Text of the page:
“The best tradition of womanhood”: Negotiating and Reading Identities in Emma Donoghue’s Landing

Kaarina Mikalson


This article reads Emma Donoghue's 2007 novel Landing as an intersectional romance. The novel's conflict emerges not only from the distance between the two lovers, the Irish flight attendant Síle and the Canadian curator Jude, but from several intersecting differences: gender identity, class, race, age, sexual orientation, and nationality. Specifically, this article lays out how Síle’s nationality and sexuality are compromised through invisibility, and unpacks how her race and gender contribute to this invisibility. While Jude is recognizably queer and Canadian, as a femme of colour Síle’s identity requires more explanation and affirmation. Through Landing, Emma Donoghue examines how Síle can find happiness without compromising her identity as an Irish racialized femme.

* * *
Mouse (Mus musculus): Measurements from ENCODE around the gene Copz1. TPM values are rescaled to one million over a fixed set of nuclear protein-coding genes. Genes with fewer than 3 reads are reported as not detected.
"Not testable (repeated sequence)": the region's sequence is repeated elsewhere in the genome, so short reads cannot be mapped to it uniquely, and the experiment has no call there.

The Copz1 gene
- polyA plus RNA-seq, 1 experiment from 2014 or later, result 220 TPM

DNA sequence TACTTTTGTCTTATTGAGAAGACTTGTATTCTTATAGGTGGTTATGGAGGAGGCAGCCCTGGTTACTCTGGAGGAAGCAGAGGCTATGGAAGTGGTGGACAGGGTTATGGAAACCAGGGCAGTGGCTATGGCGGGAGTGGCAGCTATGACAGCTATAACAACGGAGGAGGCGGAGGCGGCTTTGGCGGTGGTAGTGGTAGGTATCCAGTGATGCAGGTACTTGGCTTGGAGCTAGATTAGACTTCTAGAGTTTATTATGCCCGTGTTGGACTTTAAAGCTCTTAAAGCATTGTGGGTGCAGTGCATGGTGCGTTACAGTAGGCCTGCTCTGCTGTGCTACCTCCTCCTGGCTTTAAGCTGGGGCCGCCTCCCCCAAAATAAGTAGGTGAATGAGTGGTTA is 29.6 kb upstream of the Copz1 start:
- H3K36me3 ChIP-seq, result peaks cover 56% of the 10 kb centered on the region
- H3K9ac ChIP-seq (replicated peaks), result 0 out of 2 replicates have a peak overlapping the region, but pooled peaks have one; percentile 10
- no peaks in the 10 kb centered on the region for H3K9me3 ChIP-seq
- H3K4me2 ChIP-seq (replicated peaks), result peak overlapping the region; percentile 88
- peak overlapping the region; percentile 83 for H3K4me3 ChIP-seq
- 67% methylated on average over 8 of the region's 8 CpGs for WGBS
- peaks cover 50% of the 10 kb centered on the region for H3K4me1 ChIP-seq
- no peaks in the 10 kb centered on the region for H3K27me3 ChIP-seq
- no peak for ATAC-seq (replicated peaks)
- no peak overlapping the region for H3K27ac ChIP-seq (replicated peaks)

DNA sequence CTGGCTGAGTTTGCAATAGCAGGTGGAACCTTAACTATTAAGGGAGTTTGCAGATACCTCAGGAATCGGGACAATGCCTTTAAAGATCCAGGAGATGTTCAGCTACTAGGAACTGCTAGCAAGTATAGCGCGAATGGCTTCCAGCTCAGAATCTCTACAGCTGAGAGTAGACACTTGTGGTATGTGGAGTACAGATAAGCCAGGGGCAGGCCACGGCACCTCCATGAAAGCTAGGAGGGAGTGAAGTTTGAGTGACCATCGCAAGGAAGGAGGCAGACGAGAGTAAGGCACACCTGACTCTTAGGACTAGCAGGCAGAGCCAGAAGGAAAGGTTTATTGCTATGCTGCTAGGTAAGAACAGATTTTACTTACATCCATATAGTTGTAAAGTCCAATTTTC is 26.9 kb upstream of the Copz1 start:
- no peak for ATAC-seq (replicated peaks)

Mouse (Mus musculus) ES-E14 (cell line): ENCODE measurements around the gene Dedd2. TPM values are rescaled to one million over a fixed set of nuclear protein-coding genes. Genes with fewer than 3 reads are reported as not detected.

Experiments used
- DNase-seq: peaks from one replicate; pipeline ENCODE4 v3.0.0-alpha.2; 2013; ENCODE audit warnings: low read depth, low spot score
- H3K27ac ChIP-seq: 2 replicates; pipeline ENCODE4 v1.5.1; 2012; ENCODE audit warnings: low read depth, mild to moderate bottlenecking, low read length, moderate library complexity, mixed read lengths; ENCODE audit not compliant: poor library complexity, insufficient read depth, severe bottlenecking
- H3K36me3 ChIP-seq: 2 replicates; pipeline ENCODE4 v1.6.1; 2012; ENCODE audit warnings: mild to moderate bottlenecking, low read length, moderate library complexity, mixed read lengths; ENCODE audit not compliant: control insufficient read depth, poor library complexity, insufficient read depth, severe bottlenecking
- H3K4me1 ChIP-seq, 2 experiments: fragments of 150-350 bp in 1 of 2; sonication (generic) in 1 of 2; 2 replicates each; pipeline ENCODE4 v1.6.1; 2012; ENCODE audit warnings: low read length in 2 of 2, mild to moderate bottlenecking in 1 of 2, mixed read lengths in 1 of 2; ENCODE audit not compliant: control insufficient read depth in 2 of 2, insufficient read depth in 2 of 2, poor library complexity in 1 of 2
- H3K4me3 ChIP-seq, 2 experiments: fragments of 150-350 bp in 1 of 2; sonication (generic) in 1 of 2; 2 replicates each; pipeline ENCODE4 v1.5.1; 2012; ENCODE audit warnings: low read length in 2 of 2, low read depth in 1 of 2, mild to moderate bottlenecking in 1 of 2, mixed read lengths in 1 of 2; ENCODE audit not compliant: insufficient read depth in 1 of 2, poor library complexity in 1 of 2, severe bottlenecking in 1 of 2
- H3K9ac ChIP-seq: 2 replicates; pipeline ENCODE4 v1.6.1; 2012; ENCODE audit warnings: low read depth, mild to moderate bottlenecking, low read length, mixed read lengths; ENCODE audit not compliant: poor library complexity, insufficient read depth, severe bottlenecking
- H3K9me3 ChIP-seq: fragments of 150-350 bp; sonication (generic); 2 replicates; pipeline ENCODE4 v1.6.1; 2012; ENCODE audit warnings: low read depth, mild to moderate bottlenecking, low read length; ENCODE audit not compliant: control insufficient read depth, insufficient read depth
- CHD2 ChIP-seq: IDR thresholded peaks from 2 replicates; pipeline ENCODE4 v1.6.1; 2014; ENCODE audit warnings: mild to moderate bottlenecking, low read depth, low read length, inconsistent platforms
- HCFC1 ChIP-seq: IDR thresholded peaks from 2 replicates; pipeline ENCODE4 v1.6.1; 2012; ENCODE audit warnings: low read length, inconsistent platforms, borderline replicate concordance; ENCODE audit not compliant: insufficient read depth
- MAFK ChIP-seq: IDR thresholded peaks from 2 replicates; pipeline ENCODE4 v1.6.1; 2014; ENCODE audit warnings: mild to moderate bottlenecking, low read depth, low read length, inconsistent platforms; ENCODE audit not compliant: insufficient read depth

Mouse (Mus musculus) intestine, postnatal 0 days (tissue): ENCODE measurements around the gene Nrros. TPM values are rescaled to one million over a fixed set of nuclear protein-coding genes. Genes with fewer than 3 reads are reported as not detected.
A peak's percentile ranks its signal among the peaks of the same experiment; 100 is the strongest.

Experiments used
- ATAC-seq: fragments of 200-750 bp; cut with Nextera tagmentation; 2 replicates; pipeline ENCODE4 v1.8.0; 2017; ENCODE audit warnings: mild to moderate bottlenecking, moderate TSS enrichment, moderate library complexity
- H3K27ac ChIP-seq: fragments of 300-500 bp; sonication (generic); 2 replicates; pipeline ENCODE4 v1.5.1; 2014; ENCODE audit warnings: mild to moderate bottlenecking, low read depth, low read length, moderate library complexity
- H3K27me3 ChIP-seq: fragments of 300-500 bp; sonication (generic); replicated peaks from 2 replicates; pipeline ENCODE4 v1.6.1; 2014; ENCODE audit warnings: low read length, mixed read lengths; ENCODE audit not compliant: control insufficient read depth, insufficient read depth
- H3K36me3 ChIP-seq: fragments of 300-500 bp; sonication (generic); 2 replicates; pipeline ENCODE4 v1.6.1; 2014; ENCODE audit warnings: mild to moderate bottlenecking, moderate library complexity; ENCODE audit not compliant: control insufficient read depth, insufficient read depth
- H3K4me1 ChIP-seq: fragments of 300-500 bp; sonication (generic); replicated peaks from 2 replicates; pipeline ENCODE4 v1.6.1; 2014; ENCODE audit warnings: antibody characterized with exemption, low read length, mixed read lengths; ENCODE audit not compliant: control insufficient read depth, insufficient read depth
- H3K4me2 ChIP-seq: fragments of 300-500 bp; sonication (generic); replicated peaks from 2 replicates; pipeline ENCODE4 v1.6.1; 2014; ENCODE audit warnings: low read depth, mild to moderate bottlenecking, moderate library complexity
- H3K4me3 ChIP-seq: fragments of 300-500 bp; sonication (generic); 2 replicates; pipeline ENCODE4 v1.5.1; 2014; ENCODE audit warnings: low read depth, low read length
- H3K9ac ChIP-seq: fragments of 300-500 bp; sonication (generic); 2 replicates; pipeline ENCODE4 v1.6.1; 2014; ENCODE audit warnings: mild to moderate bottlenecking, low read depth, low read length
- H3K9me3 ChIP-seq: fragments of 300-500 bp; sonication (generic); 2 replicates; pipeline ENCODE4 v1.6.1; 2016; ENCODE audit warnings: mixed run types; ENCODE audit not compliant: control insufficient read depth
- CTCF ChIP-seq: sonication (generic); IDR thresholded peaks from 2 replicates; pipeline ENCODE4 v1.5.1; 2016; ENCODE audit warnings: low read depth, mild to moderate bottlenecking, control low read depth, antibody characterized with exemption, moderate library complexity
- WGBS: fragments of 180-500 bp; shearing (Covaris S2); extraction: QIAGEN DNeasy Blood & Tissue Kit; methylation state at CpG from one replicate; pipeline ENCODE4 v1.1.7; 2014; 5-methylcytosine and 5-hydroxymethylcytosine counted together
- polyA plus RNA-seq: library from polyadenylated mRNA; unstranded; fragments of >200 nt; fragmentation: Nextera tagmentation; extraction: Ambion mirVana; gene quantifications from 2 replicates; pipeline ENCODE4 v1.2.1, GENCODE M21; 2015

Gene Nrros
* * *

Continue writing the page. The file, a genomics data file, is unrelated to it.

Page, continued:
Canadian Literature; Irish Literature; Queer; Romance

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DOI: http://dx.doi.org/10.33776/candb.v7i0.3366


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Copyright (c) 2018 Canada and Beyond: A Journal of Canadian Literary and Cultural Studies

ISSN: 2254-1179
Entidad editora: Universidad de Huelva. Servicio de Publicaciones